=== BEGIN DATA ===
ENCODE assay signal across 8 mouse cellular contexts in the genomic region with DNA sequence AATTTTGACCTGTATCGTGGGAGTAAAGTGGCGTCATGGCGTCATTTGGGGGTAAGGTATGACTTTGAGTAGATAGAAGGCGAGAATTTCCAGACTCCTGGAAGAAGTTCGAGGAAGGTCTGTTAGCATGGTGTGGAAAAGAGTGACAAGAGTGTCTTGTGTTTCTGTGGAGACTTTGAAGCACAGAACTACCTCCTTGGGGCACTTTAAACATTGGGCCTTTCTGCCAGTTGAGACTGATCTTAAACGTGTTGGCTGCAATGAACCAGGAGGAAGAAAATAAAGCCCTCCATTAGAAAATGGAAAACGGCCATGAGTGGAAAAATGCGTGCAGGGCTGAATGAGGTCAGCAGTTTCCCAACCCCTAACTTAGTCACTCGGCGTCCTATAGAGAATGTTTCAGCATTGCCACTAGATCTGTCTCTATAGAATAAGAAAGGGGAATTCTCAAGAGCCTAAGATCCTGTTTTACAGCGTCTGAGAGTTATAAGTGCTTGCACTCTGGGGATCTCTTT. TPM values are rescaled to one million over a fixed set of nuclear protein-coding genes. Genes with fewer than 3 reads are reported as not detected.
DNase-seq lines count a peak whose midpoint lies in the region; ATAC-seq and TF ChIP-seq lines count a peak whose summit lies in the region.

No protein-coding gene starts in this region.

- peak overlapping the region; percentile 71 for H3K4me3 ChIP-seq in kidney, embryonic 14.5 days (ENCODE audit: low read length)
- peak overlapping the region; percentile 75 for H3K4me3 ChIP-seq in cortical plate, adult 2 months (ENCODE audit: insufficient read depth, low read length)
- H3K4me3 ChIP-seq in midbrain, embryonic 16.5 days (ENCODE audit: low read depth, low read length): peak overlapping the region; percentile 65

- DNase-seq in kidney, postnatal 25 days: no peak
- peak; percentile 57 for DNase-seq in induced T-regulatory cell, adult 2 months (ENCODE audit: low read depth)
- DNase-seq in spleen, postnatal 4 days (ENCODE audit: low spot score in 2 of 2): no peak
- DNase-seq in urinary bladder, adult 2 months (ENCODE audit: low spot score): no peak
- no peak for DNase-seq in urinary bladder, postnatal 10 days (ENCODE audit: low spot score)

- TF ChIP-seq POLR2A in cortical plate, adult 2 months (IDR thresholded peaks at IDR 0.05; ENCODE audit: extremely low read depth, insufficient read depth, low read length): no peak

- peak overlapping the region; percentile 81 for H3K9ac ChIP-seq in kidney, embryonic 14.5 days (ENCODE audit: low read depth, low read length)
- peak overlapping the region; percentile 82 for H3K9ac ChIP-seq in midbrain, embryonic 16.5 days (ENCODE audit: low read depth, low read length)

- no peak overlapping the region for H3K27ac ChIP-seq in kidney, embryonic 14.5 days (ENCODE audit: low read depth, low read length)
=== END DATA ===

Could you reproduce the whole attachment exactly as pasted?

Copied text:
ENCODE assay signal across 8 mouse cellular contexts in the genomic region with DNA sequence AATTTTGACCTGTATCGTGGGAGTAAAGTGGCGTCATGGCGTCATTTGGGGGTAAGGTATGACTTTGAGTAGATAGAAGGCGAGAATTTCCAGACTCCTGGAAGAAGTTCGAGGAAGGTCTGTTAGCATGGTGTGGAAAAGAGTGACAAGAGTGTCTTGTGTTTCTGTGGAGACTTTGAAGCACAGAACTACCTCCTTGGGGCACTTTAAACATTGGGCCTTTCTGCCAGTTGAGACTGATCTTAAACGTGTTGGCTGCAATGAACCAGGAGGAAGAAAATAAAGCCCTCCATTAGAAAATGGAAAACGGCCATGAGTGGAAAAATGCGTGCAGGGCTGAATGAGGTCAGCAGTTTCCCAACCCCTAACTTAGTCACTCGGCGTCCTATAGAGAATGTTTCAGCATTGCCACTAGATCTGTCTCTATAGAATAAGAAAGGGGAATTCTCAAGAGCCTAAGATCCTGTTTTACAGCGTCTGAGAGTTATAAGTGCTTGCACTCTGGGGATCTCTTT. TPM values are rescaled to one million over a fixed set of nuclear protein-coding genes. Genes with fewer than 3 reads are reported as not detected.
DNase-seq lines count a peak whose midpoint lies in the region; ATAC-seq and TF ChIP-seq lines count a peak whose summit lies in the region.

No protein-coding gene starts in this region.

- peak overlapping the region; percentile 71 for H3K4me3 ChIP-seq in kidney, embryonic 14.5 days (ENCODE audit: low read length)
- peak overlapping the region; percentile 75 for H3K4me3 ChIP-seq in cortical plate, adult 2 months (ENCODE audit: insufficient read depth, low read length)
- H3K4me3 ChIP-seq in midbrain, embryonic 16.5 days (ENCODE audit: low read depth, low read length): peak overlapping the region; percentile 65

- DNase-seq in kidney, postnatal 25 days: no peak
- peak; percentile 57 for DNase-seq in induced T-regulatory cell, adult 2 months (ENCODE audit: low read depth)
- DNase-seq in spleen, postnatal 4 days (ENCODE audit: low spot score in 2 of 2): no peak
- DNase-seq in urinary bladder, adult 2 months (ENCODE audit: low spot score): no peak
- no peak for DNase-seq in urinary bladder, postnatal 10 days (ENCODE audit: low spot score)

- TF ChIP-seq POLR2A in cortical plate, adult 2 months (IDR thresholded peaks at IDR 0.05; ENCODE audit: extremely low read depth, insufficient read depth, low read length): no peak

- peak overlapping the region; percentile 81 for H3K9ac ChIP-seq in kidney, embryonic 14.5 days (ENCODE audit: low read depth, low read length)
- peak overlapping the region; percentile 82 for H3K9ac ChIP-seq in midbrain, embryonic 16.5 days (ENCODE audit: low read depth, low read length)

- no peak overlapping the region for H3K27ac ChIP-seq in kidney, embryonic 14.5 days (ENCODE audit: low read depth, low read length)